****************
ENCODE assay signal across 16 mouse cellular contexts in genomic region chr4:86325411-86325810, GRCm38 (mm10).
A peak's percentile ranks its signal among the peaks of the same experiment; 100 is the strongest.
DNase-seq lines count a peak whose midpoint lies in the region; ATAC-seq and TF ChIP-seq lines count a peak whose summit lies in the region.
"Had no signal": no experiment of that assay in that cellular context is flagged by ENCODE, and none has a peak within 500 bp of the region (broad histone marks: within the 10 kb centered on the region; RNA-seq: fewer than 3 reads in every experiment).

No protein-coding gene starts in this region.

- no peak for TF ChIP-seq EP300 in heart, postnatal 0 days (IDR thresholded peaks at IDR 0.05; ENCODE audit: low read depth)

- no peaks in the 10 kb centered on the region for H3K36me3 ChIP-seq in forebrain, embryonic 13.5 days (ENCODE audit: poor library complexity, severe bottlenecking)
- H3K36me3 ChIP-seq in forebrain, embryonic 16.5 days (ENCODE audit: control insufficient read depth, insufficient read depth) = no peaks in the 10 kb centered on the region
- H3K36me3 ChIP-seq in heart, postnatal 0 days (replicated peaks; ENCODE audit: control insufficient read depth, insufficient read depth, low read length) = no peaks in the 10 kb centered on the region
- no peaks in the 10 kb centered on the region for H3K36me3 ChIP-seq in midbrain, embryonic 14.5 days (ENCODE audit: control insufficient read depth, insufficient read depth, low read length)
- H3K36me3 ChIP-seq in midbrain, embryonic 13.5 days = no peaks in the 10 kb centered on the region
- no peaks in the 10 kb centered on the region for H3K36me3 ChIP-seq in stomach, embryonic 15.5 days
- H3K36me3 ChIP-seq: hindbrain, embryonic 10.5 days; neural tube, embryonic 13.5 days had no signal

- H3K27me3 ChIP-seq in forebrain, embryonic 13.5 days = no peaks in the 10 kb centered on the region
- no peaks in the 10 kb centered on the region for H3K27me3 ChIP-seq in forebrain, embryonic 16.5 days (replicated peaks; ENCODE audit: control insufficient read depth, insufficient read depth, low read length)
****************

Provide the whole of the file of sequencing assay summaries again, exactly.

ENCODE assay signal across 16 mouse cellular contexts in genomic region chr4:86325411-86325810, GRCm38 (mm10).
A peak's percentile ranks its signal among the peaks of the same experiment; 100 is the strongest.
DNase-seq lines count a peak whose midpoint lies in the region; ATAC-seq and TF ChIP-seq lines count a peak whose summit lies in the region.
"Had no signal": no experiment of that assay in that cellular context is flagged by ENCODE, and none has a peak within 500 bp of the region (broad histone marks: within the 10 kb centered on the region; RNA-seq: fewer than 3 reads in every experiment).

No protein-coding gene starts in this region.

- no peak for TF ChIP-seq EP300 in heart, postnatal 0 days (IDR thresholded peaks at IDR 0.05; ENCODE audit: low read depth)

- no peaks in the 10 kb centered on the region for H3K36me3 ChIP-seq in forebrain, embryonic 13.5 days (ENCODE audit: poor library complexity, severe bottlenecking)
- H3K36me3 ChIP-seq in forebrain, embryonic 16.5 days (ENCODE audit: control insufficient read depth, insufficient read depth) = no peaks in the 10 kb centered on the region
- H3K36me3 ChIP-seq in heart, postnatal 0 days (replicated peaks; ENCODE audit: control insufficient read depth, insufficient read depth, low read length) = no peaks in the 10 kb centered on the region
- no peaks in the 10 kb centered on the region for H3K36me3 ChIP-seq in midbrain, embryonic 14.5 days (ENCODE audit: control insufficient read depth, insufficient read depth, low read length)
- H3K36me3 ChIP-seq in midbrain, embryonic 13.5 days = no peaks in the 10 kb centered on the region
- no peaks in the 10 kb centered on the region for H3K36me3 ChIP-seq in stomach, embryonic 15.5 days
- H3K36me3 ChIP-seq: hindbrain, embryonic 10.5 days; neural tube, embryonic 13.5 days had no signal

- H3K27me3 ChIP-seq in forebrain, embryonic 13.5 days = no peaks in the 10 kb centered on the region
- no peaks in the 10 kb centered on the region for H3K27me3 ChIP-seq in forebrain, embryonic 16.5 days (replicated peaks; ENCODE audit: control insufficient read depth, insufficient read depth, low read length)